Workers' Party (Tunisia)

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Workers' Party
LeaderHamma Hammami
Founded3 January 1986 (1986-01-03)
Legalized18 March 2011
NewspaperAl Badil
Political positionLeft-wing to far-left[2]
National affiliationPopular Front (2013–2019)
International affiliationICMLPO(US)
Website Edit this at Wikidata

The Workers' Party (Arabic: حزب العمال, romanizedḤizb al-'Ummāl; French: Parti des travailleurs) is a communist party in Tunisia. Legalized only in 2011, it participates in the Popular Front coalition, which is represented in the Assembly of the Representatives of the People. The party's long-term leader is general secretary Hamma Hammami.

Founded in 1986, the party was known as the Tunisian Workers' Communist Party (Arabic: حزب العمال الشيوعي التونسي, romanized: Ḥizb al-'Ummāl ash-Shuyū'ī at-Tūnsī; French: Parti communiste des ouvriers de Tunisie, PCOT) until 2012.[3] After the rename it remained a member of the Hoxhaist International Conference of Marxist–Leninist Parties and Organizations (Unity & Struggle).


The party was outlawed until the Tunisian Revolution, when in a failed attempt to shore up the state framework it and another banned parties were invited to participate in a national unity government.[4] Subsequently, the party and other opposition elements refused this attempt to co-opt the ongoing[5] revolution by installing a government composed at its senior levels by associates of the former regime.

It was founded on 3 January 1986 and has a youth wing the Union of Communist Youth of Tunisia (UJCT).

Amnesty International reports that in 1998 five students were charged with belonging to PCOT and given 4-year prison sentences after student demonstrations.[6]

After their involvement in the uprising against Zine El Abidine Ben Ali, PCOT held their first conference as a legal party on 22–24 July, with up to 2000 attending.[7] Removing the word "communist" from the party's name was among the topics debated. In the end, party spokesperson Abed Jabbar Bdouri stated the party decided "not to make any changes since we're currently too busy with the electoral campaign".[1]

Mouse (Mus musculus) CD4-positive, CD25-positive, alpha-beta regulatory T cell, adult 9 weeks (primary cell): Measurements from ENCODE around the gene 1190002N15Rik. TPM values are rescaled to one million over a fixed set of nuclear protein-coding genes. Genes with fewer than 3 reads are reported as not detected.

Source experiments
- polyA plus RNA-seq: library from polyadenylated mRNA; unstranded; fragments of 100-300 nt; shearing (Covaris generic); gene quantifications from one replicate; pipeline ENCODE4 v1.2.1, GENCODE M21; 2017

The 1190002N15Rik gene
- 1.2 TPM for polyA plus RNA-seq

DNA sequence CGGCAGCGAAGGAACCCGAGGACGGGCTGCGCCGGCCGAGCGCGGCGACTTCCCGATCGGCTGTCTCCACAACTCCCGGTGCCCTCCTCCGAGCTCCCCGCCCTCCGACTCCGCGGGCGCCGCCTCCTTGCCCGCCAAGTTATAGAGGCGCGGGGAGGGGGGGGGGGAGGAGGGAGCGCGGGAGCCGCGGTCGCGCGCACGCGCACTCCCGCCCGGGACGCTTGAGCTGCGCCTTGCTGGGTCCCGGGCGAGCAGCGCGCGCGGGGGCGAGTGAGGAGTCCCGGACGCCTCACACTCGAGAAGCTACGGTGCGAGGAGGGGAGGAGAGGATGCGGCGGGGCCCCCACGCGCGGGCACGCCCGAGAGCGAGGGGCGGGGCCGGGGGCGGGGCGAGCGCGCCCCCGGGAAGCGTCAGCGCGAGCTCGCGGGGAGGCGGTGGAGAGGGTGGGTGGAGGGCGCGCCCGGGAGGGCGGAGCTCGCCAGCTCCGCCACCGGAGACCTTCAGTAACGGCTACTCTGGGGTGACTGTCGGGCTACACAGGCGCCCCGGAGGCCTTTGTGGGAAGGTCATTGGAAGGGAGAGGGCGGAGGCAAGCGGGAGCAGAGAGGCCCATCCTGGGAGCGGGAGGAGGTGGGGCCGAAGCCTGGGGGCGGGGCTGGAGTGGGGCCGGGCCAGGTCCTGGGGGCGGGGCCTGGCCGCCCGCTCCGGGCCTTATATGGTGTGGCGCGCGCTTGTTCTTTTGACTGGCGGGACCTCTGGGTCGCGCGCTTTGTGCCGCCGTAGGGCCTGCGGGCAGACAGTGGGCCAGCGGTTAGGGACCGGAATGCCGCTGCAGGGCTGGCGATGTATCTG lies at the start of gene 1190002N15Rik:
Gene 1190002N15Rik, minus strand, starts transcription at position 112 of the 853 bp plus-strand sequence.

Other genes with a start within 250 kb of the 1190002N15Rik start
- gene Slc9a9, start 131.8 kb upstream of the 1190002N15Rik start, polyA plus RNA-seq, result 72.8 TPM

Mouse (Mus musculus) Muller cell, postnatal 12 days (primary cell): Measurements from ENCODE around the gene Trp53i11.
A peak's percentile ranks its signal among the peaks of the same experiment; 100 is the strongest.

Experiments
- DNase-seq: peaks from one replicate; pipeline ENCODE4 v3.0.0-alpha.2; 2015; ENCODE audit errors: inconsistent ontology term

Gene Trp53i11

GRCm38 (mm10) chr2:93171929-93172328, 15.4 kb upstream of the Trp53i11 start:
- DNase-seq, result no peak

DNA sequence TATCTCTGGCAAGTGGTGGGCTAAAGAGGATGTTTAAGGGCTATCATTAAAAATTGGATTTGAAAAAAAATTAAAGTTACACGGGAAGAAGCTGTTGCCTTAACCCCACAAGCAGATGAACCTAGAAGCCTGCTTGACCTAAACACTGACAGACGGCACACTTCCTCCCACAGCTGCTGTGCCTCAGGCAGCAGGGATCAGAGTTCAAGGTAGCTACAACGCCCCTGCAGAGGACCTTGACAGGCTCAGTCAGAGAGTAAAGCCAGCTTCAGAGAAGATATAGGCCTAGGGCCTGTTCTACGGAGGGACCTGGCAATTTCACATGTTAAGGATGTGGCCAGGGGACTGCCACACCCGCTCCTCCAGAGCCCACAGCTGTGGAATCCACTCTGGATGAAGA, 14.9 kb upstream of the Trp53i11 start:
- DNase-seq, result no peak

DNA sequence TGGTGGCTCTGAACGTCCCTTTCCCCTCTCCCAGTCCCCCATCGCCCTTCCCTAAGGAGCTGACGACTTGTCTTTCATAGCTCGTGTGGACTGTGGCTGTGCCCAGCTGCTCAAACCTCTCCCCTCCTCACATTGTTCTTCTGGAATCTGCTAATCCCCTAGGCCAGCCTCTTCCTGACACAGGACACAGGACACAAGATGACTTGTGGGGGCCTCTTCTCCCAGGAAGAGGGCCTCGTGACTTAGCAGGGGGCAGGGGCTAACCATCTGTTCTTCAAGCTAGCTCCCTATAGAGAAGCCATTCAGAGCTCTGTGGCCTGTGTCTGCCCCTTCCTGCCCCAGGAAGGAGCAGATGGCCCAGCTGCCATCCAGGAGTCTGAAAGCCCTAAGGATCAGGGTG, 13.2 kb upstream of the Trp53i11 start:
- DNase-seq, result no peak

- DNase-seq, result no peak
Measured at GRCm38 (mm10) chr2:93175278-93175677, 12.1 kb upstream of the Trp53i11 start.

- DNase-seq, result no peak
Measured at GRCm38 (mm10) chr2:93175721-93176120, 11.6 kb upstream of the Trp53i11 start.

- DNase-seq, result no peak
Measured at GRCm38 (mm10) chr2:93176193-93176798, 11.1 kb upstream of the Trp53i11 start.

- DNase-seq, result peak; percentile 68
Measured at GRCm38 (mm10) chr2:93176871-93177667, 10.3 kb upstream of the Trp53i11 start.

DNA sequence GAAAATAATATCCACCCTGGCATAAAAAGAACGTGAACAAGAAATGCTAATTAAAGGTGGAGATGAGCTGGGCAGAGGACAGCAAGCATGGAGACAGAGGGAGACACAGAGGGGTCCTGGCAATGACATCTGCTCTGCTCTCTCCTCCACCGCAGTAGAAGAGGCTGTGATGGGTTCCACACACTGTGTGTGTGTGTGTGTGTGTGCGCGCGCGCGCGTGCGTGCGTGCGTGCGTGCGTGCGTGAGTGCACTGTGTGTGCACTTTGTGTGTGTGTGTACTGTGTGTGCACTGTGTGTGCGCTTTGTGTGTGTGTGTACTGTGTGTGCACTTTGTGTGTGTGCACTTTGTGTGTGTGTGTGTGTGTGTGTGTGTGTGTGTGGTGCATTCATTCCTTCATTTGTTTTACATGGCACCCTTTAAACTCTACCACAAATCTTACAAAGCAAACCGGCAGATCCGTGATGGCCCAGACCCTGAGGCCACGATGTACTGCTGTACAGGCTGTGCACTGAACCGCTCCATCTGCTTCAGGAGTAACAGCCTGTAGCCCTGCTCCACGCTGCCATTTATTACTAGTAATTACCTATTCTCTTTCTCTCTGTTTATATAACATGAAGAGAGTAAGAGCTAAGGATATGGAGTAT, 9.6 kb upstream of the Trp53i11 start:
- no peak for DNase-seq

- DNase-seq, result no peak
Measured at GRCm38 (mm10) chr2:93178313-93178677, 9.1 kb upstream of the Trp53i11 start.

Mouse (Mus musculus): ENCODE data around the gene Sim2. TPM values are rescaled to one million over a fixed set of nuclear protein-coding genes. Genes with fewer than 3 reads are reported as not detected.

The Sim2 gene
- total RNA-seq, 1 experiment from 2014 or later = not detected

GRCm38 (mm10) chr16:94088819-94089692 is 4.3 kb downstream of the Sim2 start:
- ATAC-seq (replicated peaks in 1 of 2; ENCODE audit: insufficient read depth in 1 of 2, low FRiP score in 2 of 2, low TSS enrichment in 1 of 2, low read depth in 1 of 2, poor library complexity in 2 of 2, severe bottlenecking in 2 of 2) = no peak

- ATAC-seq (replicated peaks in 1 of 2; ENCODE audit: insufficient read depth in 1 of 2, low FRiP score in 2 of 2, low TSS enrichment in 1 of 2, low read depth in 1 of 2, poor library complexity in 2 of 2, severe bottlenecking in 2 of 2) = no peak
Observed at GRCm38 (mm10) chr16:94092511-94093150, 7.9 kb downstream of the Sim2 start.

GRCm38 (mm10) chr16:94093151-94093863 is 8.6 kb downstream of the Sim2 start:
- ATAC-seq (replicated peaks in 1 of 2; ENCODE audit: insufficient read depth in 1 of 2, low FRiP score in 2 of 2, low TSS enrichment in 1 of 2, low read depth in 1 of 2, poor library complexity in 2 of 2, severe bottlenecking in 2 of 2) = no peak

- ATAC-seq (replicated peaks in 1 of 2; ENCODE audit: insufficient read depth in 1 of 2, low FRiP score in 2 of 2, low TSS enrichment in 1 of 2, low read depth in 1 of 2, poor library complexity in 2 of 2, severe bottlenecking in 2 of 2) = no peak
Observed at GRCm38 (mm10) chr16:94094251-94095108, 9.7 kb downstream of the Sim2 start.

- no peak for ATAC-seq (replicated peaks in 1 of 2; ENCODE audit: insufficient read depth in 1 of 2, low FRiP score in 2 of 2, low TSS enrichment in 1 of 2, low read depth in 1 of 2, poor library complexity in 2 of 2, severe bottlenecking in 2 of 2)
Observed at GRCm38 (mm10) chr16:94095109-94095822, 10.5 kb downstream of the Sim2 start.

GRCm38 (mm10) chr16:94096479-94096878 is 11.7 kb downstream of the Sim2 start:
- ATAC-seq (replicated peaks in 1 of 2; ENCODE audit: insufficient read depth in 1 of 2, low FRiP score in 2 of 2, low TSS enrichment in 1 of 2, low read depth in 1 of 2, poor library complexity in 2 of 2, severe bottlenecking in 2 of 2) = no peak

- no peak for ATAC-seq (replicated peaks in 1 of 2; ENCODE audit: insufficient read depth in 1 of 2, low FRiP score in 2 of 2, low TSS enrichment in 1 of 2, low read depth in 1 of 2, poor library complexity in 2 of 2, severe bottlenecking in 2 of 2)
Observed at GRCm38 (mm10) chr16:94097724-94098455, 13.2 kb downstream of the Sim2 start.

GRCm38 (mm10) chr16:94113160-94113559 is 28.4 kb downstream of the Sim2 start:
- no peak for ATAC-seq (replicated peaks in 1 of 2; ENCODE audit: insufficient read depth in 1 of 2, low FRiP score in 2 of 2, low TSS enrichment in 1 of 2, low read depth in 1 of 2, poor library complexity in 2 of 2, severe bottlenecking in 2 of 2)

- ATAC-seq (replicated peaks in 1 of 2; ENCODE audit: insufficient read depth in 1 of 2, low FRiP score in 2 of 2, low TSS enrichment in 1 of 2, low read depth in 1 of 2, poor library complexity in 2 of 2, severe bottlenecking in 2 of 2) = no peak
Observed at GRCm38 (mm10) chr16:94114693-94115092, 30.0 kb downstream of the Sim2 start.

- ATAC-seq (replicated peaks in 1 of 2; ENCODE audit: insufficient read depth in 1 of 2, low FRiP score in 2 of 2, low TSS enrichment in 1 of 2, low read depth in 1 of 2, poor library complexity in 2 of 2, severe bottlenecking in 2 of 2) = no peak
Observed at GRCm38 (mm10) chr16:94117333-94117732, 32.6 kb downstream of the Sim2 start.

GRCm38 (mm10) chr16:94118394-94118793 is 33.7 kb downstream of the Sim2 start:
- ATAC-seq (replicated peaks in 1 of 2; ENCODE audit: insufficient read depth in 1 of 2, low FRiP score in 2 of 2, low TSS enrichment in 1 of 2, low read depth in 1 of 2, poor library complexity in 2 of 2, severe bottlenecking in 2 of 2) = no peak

In the 2011 Constituent Assembly election, the candidates of PCOT's electoral formation ran by the name "Revolutionary Alternative" (Arabic: البديل الثوري al-badīl ath-thawrī; French: Alternative révolutionaire) and won 3 of the 217 seats, in Sfax, Kairouan and Siliana.[8] Member Chrif Khraief has stated the party was dissatisfied with the result, as "3 seats in the CA doesn't reflect at all the real weight of the party on the streets";[9] PCOT issued a statement condemning the use of political donations and electoral violations during the campaign.[8]

In July 2012, the PCOT decided to remove the word "communist" from its name to avoid the stereotype associated with this term.[3]


  1. ^ a b "How Communist is Tunisia's Communist Party?". tunisialive. 11 October 2011. Archived from the original on 22 February 2013.
  2. ^ "Le Parti des travailleurs au gouvernement : " Touche pas aux protestations sociales !"". (in French). 26 September 2016. Retrieved 12 May 2019.
  3. ^ a b Samti, Farah (11 July 2012). "Tunisian 'Communist' Party Changes Name to Tunisian Workers Party". Tunisia Live. Archived from the original on 17 July 2012.
  4. ^ "Anti-government protests continue in Tunisia during official mourning period" World Socialist Website
  5. ^ Jorge Martin, "Tunisia: the revolutionary initiative of the masses continues," In Defense of Marxism, (21 January 2011).
  6. ^ "Report on Human Rights Practices for 1999 Tunisia" (Press release). Retrieved 28 January 2011.
  7. ^ "Tunisia: Left group holds first legal congress in 25 years". Green Left Weekly. 30 July 2011. Retrieved 11 November 2011.
  8. ^ a b "Private Site". Retrieved 3 November 2011.
  9. ^ "Al-Thawra Eyewitness: Interview with the Tunisian Communist Worker's Party, part 2". Archived from the original on 11 April 2014. Retrieved 29 November 2011. Retrieved 29 November 2011

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